Concerned that parents otherwise might use eMail to harass teachers, officials at the exclusive Georgetown Day School (GDS) in Washington, D.C., have issued a code of conduct for parents to use when contacting teachers by computer.
“For matters of controversy, for matters of real distress, [eMail] is not a good device,” said Peter Branch, head of GDS.
“When you’ve got a really serious matter that is upsetting the child or the parent, you should contact the teacher directly,” Branch said. “A hostile eMail is only going to exacerbate the situation and make the teacher defensive.”
Parents have been able to eMail GDS teachers for the past two years. The school makes teachers’ eMail addresses, as well as their voice mail telephone numbers, available to students’ parents.
GDS officials decided to add a policy this year to clarify how eMail and voice mail should be used because of incidents that occurred last year.
“There have been some parents who have barraged a teacher with multiple eMails to the point that it wasn’t a solution, it was harassment,” Branch said.
Communication was no longer occurring about a particular disagreement, he said. “It made the teacher feel under siege and the parent feel grieved.”
In an effort to stop angry parents from blasting off heated messages to their children’s teachers, GDS dedicated a page in its “Parent/Student Handbook 2000-2001” to addressing proper eMail and voice mail etiquette for parents.
Besides explaining the service and where to find teachers’ eMail addresses and phone numbers, the handbook reads, “It should be noted that expectations of civility in communications at GSD are the same for eMail and voice mail as for face-to-face communication. Respect for one another should be evident in tone and language as well as content.
“Unfortunately, eMail does not convey tone and affect and may cause the message to seem abrupt or confrontational when used in haste or anger. Therefore, issues of significant concern are best left to a personal meeting, which the use of eMail or voice mail can facilitate.”
Ron Goldblatt, executive director of the Association of Independent Maryland Schools (AIMS), said that while most parents are wonderful and appropriately involved and concerned, “there is a small percentage of parents that are becoming hard to deal with. They’re angry.”
The association, of which GDS is a member, has crafted a delicately worded, two-page document for parents outlining appropriate procedures for parent-school communications. It doesn’t address modes of communication, but it does stipulate that parents be cordial.
The document reminds parents that children “mature by modeling adult working relationships based upon civility, honesty, and respect.”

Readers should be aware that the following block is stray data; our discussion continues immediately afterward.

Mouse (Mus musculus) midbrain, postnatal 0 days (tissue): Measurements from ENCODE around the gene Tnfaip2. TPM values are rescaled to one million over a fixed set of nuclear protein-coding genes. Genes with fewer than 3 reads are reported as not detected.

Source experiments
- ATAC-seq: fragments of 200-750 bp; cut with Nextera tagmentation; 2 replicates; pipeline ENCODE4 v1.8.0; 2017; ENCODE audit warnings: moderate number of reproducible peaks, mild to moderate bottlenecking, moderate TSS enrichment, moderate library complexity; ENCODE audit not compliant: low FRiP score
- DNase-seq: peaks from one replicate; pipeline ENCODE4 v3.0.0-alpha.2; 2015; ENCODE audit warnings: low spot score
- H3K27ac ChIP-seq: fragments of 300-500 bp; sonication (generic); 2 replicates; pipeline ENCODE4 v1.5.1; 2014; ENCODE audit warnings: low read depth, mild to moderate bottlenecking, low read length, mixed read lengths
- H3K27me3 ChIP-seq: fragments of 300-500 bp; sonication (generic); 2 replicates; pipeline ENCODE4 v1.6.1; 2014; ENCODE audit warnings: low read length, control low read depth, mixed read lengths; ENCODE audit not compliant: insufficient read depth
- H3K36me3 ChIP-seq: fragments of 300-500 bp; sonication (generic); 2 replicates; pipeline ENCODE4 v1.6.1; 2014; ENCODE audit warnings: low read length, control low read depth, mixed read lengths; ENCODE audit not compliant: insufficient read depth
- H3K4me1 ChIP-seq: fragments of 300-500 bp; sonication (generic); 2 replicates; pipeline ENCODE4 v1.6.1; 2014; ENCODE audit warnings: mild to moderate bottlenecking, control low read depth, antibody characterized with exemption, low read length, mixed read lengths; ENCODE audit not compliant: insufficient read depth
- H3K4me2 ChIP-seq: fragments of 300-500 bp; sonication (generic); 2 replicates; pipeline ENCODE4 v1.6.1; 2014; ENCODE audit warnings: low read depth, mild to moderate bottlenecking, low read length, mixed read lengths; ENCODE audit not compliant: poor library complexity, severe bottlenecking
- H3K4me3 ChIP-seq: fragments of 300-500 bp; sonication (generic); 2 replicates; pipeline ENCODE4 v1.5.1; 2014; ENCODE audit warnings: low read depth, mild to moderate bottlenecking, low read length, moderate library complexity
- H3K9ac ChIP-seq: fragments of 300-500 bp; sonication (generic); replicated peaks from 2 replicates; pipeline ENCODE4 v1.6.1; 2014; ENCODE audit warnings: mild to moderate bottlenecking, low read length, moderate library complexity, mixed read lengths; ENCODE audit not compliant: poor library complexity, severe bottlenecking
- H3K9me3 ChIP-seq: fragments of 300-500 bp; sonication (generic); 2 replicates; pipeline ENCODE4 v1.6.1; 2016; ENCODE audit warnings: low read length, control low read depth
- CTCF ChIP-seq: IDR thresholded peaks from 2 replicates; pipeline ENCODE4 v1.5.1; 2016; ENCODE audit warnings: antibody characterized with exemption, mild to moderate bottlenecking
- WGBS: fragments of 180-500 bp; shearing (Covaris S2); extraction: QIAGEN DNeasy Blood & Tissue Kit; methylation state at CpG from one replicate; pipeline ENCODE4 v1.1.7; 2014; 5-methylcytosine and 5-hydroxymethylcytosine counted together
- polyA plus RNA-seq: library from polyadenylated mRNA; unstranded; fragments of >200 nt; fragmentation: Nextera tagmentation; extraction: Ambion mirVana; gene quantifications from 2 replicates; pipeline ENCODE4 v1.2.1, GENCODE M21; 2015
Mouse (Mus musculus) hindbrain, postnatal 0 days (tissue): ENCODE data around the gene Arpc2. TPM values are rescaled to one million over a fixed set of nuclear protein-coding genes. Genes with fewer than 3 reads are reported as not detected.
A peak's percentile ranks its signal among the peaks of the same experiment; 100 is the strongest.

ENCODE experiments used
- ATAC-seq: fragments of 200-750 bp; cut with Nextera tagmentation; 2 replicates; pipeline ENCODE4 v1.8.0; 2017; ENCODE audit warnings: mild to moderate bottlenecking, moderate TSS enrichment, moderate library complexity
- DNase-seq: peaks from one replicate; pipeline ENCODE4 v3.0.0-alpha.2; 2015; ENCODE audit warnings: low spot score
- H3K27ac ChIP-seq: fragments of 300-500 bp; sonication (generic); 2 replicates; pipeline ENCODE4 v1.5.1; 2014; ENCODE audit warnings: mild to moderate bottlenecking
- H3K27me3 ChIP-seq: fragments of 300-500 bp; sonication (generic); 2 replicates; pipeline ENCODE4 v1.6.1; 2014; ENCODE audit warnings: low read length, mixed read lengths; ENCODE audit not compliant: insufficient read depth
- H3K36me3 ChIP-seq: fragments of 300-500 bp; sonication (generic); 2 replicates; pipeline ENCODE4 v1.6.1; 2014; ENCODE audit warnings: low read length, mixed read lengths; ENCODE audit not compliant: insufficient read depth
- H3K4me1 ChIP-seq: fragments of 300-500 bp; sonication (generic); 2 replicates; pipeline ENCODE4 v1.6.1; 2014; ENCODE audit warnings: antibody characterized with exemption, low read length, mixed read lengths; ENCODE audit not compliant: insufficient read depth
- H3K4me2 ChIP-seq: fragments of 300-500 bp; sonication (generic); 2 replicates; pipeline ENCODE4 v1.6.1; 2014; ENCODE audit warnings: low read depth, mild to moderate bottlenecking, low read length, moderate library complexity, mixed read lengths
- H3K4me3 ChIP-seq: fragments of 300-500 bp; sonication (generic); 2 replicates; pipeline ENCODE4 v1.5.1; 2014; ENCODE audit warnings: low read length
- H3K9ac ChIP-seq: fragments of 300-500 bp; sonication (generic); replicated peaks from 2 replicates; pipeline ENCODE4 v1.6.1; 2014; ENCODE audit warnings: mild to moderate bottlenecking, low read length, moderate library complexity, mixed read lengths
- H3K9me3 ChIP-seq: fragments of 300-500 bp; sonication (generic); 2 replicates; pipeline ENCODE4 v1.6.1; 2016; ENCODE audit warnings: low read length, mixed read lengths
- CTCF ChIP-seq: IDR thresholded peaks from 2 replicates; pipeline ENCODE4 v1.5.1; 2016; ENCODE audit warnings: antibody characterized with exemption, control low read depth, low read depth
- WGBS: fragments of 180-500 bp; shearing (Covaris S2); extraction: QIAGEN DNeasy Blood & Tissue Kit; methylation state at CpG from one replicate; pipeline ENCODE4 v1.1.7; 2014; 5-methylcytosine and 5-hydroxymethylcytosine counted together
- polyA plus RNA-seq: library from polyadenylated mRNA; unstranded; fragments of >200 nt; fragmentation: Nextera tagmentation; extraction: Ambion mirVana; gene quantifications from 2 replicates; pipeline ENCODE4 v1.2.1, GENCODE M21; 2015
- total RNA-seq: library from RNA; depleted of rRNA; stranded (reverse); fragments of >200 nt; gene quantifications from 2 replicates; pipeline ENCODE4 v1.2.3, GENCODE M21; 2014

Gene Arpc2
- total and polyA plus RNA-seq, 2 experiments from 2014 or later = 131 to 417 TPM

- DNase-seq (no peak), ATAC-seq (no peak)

“Schools have been very good and sincere about inviting parents to join and share in educating their children,” Goldblatt said. “What they haven’t been good at is defining the limits. And that’s what we have done here.”
Goldblatt said he doesn’t think lack of civility starts with eMail. But he admits that eMail has contributed to the problem: “It’s a fairly anonymous form of communication. People can quickly fire one off in a moment of anger.”
Skaneateles Central School District in New York also includes eMail etiquette for parents in the district’s newsletter. The newsletter reminds parents not to write anything they wouldn’t want published and warns them not to let it replace face-to-face contact.
“I do feel it is necessary to spell out the acceptable uses of any new technology we make available to parents, teachers, and staff,” said Paul E. Blair, director of instructional technology and information systems at Skaneateles Central School.
But some educators think giving parents a code of conduct for eMail or voice mail is impractical.
“We don’t give parents guidelines for using their own eMail accounts or for leaving our teachers voice mail. Any code of conduct would be difficult, if not impossible, to enforce,” said Charlie Reseigner, technology director at Pennsylvania’s Penn Manor School District.
“What would we do if they sent us a nasty voice mailtake away the parents’ home phone? If we get abusive or offensive eMail, we would simply filter or block any incoming mail from that person’s eMail address.”
Brad Loveland, assistant principal at Bowie Elementary School in Bowie, Texas, said he is training his teachers how to manage their eMail to avoid problems from occurring.
“Parents are using their own technology, and we really don’t have control over what is not here,” said Loveland. “That is one reason why I am training my staff on how to use filters and [file] folders.”
He said his school hasn’t had any problems yet, and by training his staff, he hopes there won’t be any in the future.
Despite how easy it is to send abrupt or thoughtless messages, many districts say they’ve had only good experiences communicating with parents via eMail or voice mail.
“Our experiences with both eMail and voice mail have been very positive,” said David A. Smith, principal of McMillan Elementary School in Murray, Utah. “Parents have used it judiciously. In fact, eMail has increased the level of communication for many of our parents, who see it as an easy and quick way to reach the teacher without interrupting.”
“I’ve heard some teachers commenting that a couple of parents take up more time than they think is warranted asking about their child’s progress or lack thereof,” said Kyle Hutson, director of technology for the Rock Creek School District in Kansas. But Hutson said he doesn’t think a code of conduct for parents is necessary.
“I’m positive upwards of 90 percent of parents know what is proper and what isn’t. As we currently have no such guidelines, we’re still in a reactive rather than proactive mode,” he said.
Association of Independent Maryland Schools
Georgetown Day School
Skaneateles Central School District
Penn Manor School District
Bowie Elementary School
Rock Creek School District